Planned schedule of classes by session number of assigned readings, discussion topics, and additional topics. All students must read the assigned chapters from The Tale of Genji, but additional readings will be assigned to individual students in rotation. Readings are also assigned for the day of the mid-term examination. Questions on these chapters will make up one section of the mid-term, but discussion will be take place in the following class session.

(1) Introduction to the course. The position of Genji monogatari in modern Japanese society
・ "Genji on the Web: Traditional Culture on the Japanese Internet"
・ introduction to Heian society
(2) Genji ch. 1-3 ("The Paulownia Court" to "The Shell of the Locust")
・ short oral reports on individual reading assignments from Heian writers
・ Marriage customs and Heian every-day life. Female culture/male culture
・ film excerpts: versions of The Tale of Genji
(3) Genji ch. 4-5 ("Evening Faces" to "Lavender")
・ additional reading: selections from The Tale of the Bamboo Cutter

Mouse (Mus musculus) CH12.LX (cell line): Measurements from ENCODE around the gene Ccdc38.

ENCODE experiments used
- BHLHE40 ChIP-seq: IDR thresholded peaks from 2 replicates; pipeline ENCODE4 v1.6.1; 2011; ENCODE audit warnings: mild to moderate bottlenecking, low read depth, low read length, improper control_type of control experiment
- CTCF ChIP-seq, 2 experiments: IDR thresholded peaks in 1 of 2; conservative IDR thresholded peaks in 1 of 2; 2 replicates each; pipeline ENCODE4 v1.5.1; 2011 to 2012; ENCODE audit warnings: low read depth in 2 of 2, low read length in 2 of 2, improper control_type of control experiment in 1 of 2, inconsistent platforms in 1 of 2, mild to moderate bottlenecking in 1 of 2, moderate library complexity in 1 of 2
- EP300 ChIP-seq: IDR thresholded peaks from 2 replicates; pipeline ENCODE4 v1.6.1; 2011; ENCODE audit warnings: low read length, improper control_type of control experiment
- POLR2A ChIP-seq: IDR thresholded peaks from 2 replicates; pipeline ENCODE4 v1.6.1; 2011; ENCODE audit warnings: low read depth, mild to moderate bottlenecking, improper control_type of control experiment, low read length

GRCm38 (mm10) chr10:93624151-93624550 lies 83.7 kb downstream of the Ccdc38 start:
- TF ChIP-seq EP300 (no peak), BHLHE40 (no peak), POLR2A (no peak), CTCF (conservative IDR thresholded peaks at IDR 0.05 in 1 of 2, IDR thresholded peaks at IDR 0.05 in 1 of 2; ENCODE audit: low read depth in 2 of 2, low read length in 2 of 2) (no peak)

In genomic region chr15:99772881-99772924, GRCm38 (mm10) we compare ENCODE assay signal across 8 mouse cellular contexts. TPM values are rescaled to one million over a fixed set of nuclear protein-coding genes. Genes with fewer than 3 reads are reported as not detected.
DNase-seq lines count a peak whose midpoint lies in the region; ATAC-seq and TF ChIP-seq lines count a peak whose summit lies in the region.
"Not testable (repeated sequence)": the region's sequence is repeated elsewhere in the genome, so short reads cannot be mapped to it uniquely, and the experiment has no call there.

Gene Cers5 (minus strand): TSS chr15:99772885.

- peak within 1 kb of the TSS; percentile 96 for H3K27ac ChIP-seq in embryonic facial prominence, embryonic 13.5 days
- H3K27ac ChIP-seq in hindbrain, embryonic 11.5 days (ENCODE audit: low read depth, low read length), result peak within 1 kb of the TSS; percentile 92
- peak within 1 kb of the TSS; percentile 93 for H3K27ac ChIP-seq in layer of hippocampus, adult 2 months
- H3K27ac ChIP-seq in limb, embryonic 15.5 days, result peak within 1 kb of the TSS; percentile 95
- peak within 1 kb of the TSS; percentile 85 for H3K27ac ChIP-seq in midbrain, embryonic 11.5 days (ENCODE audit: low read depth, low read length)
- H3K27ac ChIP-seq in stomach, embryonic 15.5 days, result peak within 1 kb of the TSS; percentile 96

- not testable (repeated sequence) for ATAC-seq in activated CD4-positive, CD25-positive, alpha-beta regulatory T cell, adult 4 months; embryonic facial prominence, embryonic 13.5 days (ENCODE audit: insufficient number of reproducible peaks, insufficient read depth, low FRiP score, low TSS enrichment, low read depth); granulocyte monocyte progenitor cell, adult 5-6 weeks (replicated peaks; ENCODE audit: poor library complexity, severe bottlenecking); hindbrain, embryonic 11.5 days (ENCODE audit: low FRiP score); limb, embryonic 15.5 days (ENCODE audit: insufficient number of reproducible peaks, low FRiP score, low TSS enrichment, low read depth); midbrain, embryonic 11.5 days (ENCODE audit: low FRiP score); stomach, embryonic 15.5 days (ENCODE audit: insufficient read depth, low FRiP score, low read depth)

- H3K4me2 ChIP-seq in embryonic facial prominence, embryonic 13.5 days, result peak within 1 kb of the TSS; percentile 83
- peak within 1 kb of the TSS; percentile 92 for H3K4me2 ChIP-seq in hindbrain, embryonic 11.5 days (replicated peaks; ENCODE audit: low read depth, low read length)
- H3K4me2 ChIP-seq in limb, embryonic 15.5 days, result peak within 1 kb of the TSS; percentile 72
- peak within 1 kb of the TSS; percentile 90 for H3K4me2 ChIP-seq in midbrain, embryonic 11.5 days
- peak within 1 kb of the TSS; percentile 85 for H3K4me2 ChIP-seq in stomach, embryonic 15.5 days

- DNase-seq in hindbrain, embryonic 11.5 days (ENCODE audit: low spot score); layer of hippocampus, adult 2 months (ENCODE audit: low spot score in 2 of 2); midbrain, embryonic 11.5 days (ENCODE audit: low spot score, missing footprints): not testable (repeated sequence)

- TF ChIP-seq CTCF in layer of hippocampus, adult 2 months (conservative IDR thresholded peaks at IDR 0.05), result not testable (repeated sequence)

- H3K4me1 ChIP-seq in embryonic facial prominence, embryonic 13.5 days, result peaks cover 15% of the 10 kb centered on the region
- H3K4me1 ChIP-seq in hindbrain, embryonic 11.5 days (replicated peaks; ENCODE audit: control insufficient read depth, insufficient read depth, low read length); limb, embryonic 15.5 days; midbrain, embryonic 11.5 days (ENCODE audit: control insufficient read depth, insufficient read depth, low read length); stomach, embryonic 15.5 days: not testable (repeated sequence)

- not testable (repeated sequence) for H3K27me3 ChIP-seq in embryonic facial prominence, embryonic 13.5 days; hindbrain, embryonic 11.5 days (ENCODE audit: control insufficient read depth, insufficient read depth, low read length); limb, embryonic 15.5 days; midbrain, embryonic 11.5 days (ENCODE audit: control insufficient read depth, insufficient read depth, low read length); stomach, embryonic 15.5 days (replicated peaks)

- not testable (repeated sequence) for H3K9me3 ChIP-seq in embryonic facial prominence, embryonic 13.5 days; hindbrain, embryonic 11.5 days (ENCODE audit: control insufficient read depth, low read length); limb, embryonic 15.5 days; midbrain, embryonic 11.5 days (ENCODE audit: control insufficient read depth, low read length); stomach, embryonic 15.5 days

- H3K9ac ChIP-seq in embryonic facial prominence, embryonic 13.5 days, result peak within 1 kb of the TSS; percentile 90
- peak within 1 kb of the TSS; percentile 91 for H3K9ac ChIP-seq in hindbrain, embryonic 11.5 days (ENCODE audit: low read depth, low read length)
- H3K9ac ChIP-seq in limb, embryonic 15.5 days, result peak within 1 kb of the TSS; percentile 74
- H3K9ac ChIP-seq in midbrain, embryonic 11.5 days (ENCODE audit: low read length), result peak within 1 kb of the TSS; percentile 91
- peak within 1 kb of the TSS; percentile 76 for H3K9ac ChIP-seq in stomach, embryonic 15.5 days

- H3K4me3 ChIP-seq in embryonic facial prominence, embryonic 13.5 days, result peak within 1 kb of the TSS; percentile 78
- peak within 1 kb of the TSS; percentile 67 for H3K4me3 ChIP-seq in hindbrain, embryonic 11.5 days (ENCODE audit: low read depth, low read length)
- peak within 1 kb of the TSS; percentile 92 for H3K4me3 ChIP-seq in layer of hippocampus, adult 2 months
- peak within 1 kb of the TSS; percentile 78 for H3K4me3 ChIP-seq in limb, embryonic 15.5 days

・ film excerpt:Taketori monogatari (The Tale of the Bamboo Cutter)
(4) Genji ch. 6-9 ("The Safflower" to "Heartvine")
・ The culture of laughter: kyogen drama, humorous tales, parody
(5) Genji ch. 10-13 ("The Sacred Tree" to "Akashi")
・ The theme of "exile" in Japanese culture (examples from medieval literature)
(6) Genji ch. 14-18 ("Channel Buoys" to "The Wind in the Pines")
・ The boundaries of translatability: English renderings of the Genji
・ Mad women and ghosts: Noh drama.
(7) Genji ch. 19-25 ("A Rack of Cloud" to "Fireflies")
・ Western critics on The Tale of Genji
(8) Genji ch. 26-28 ("Wild Carnations" to "The Typhoon")
・ midterms
(9) Genji ch. 29-32 ("The Royal Outing" to "A Branch of Plum")
・ courtly pastimes
(10) Genji ch. 33-34 ("Wisteria Leaves " to "New Herbs [1]")
・ the reception of classical literature in art (slide lecture)
(11) Genji ch. 35-36 ("New Herbs [2]" to "The Oak Tree")
・ "dying for love" in Tokugawa Japan
・ film excerpt: Chikamatsu's puppet play Sonezaki Shinju
(12) Genji ch. 37-39 ("The Flute" to "Evening Mist")
・ artistic reception of the Genji: from illustrated scroll to cartoons
(13) Genji ch. 40-41 ("The Rites" to "The Wizard")
・ additional reading: Western critics on The Tale of Genji
・ The reception of Japanese culture abroad.


Multiple copies of the following translations are available from the university library and (for UC/ISP students) from CICE. Serious students should purchase their own copies. The Waley and Seidensticker translations are available in paperback editions from Charles Tuttle (Tokyo). Both editions are in two volumes.


English translations (chronological order)

Bibliography (Japanese)

some modern Japanese editions in standard series

some modern Japanese translations

Yosano Akiko's translation is now available on the Internet, in two different versions: